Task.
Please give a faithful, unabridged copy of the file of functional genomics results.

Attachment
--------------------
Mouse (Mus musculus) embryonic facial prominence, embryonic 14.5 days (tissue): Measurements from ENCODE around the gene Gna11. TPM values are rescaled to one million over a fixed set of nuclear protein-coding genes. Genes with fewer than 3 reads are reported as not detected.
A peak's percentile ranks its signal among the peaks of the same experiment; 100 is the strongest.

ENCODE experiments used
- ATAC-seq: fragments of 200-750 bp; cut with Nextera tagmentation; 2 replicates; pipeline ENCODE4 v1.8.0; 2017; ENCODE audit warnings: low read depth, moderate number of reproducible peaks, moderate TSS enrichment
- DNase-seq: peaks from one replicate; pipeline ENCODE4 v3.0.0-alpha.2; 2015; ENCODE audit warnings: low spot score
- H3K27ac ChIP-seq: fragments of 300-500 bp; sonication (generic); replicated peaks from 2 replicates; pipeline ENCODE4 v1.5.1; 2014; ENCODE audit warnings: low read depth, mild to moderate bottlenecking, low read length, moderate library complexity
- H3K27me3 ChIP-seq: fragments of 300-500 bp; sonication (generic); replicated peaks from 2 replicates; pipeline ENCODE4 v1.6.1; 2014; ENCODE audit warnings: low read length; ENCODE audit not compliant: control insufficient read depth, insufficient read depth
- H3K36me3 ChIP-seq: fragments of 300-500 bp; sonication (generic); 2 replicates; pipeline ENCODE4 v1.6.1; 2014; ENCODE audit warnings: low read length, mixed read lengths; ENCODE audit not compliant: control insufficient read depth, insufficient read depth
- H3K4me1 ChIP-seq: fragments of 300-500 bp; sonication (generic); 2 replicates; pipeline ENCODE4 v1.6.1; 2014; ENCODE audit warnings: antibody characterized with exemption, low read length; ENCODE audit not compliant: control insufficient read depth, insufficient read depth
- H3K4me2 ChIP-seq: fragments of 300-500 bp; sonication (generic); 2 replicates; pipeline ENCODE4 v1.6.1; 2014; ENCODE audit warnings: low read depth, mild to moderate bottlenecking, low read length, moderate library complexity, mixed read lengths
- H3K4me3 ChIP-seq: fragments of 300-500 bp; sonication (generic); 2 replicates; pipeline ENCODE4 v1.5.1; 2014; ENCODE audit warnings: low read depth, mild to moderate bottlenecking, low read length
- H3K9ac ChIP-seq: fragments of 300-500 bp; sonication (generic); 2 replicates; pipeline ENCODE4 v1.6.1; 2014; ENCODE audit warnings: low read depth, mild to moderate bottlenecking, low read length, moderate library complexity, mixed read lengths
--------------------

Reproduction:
Mouse (Mus musculus) embryonic facial prominence, embryonic 14.5 days (tissue): Measurements from ENCODE around the gene Gna11. TPM values are rescaled to one million over a fixed set of nuclear protein-coding genes. Genes with fewer than 3 reads are reported as not detected.
A peak's percentile ranks its signal among the peaks of the same experiment; 100 is the strongest.

ENCODE experiments used
- ATAC-seq: fragments of 200-750 bp; cut with Nextera tagmentation; 2 replicates; pipeline ENCODE4 v1.8.0; 2017; ENCODE audit warnings: low read depth, moderate number of reproducible peaks, moderate TSS enrichment
- DNase-seq: peaks from one replicate; pipeline ENCODE4 v3.0.0-alpha.2; 2015; ENCODE audit warnings: low spot score
- H3K27ac ChIP-seq: fragments of 300-500 bp; sonication (generic); replicated peaks from 2 replicates; pipeline ENCODE4 v1.5.1; 2014; ENCODE audit warnings: low read depth, mild to moderate bottlenecking, low read length, moderate library complexity
- H3K27me3 ChIP-seq: fragments of 300-500 bp; sonication (generic); replicated peaks from 2 replicates; pipeline ENCODE4 v1.6.1; 2014; ENCODE audit warnings: low read length; ENCODE audit not compliant: control insufficient read depth, insufficient read depth
- H3K36me3 ChIP-seq: fragments of 300-500 bp; sonication (generic); 2 replicates; pipeline ENCODE4 v1.6.1; 2014; ENCODE audit warnings: low read length, mixed read lengths; ENCODE audit not compliant: control insufficient read depth, insufficient read depth
- H3K4me1 ChIP-seq: fragments of 300-500 bp; sonication (generic); 2 replicates; pipeline ENCODE4 v1.6.1; 2014; ENCODE audit warnings: antibody characterized with exemption, low read length; ENCODE audit not compliant: control insufficient read depth, insufficient read depth
- H3K4me2 ChIP-seq: fragments of 300-500 bp; sonication (generic); 2 replicates; pipeline ENCODE4 v1.6.1; 2014; ENCODE audit warnings: low read depth, mild to moderate bottlenecking, low read length, moderate library complexity, mixed read lengths
- H3K4me3 ChIP-seq: fragments of 300-500 bp; sonication (generic); 2 replicates; pipeline ENCODE4 v1.5.1; 2014; ENCODE audit warnings: low read depth, mild to moderate bottlenecking, low read length
- H3K9ac ChIP-seq: fragments of 300-500 bp; sonication (generic); 2 replicates; pipeline ENCODE4 v1.6.1; 2014; ENCODE audit warnings: low read depth, mild to moderate bottlenecking, low read length, moderate library complexity, mixed read lengths